Team:Utah State/Project


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(Green Fluorescent Protein)
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=== Organisms ===
=== Organisms ===
The recombinant E. coli used in this experiment was
Cupriavidus necator is a
=== Gel Electrophoresis ===
=== Gel Electrophoresis ===

Revision as of 02:47, 29 October 2008


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The Utah State University iGEM team project is focused on creating an efficient system for production and monitoring PHA production in microorganisms. One goal of our research is to develop and optimize a method, using fluorescent proteins, for the detection of maximum product yield of polyhydroxybutyrate (PHB, a bioplastic) in recombinant E. coli and in Cupriavidus necator. In order to develop an optimal PHB detection system, we focused on the identification of the most efficient reporter genes, and the best promoter sequences that would allow the GFP reporter to indicate maximum PHB production.

Project Objectives

DESIGN PHB-reporter constructs (promoter region, reporter region, and PhaCAB cassette)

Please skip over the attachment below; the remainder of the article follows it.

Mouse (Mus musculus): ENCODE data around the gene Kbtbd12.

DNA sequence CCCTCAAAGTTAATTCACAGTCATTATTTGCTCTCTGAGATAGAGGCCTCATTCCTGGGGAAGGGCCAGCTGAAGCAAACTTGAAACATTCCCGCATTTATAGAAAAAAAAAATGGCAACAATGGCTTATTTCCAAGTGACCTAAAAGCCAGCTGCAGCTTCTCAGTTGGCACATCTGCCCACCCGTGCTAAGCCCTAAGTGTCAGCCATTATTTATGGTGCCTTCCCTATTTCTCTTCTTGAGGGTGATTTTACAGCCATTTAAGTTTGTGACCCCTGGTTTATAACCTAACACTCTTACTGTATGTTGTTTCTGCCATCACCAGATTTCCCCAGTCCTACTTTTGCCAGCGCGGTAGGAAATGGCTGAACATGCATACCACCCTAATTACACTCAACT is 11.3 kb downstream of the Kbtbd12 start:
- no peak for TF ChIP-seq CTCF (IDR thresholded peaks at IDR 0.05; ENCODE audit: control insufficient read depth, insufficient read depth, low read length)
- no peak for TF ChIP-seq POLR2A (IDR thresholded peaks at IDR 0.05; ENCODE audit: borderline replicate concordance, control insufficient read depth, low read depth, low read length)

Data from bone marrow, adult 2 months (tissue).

BUILD PHB-reporter constructs

TEST for functionality of constructs




Polyhydroxyalkanoates are a class of over 80 polyesters synthesized by more than 300 microorganisms that exhibit material properties similar to those of petrochemical plastics (Lee, 1999; Lee, 1996). Polyhydroxybutyrate (PHB), the most prevalent PHA, has been of particular interest in commercial and medical applications because of its high tensile strength, biodegradability, and biocompatibility with human tissues (Lee, 1996b; Abe, 1992; Williams 2002). Concerns with the increasingly limited supply of fossil fuels and public anxiety over landfills oversaturated with non-biodegradable materials have also stimulated bioplastic research (Moran, 2006; Ojumu, 2004). PHA research has increased in an effort to understand its potential. It has been used for specialized medical applications, including bone fixation, drug delivery systems and degradable sutures (Knowles, 1993: Kose, 2004; Holmes, 1985: Chen, 2005).

PHB Metabolic Pathways



The PHB cassette

Problems with PHB


The current cost of industrial PHA production is estimated to be triple that of petrochemical plastics, which limits its widespread use.


Green Fluorescent Protein

GFP (Green Fluorescent Protein) is a protein originally isolated from the jellyfish Aequorea victoria, fluorescing when exposed to ultraviolet light. GFP is used as a tag, attached to proteins as a marker. Only those cells in which the tagged gene is expressed will fluoresce. In such a way GFP acts as a positive marker of tranformation. In our laboratory, GFP is used as an expression reporter of PHB. The Green Fluorescent Protein (GFP) primarily used in this project was GFP E0240 plasmid from the newer iGEM paper.



The recombinant E. coli used in this experiment was

Cupriavidus necator is a

Gel Electrophoresis

Polymerase Chain Reaction

GFP Correlation

BioBrick Production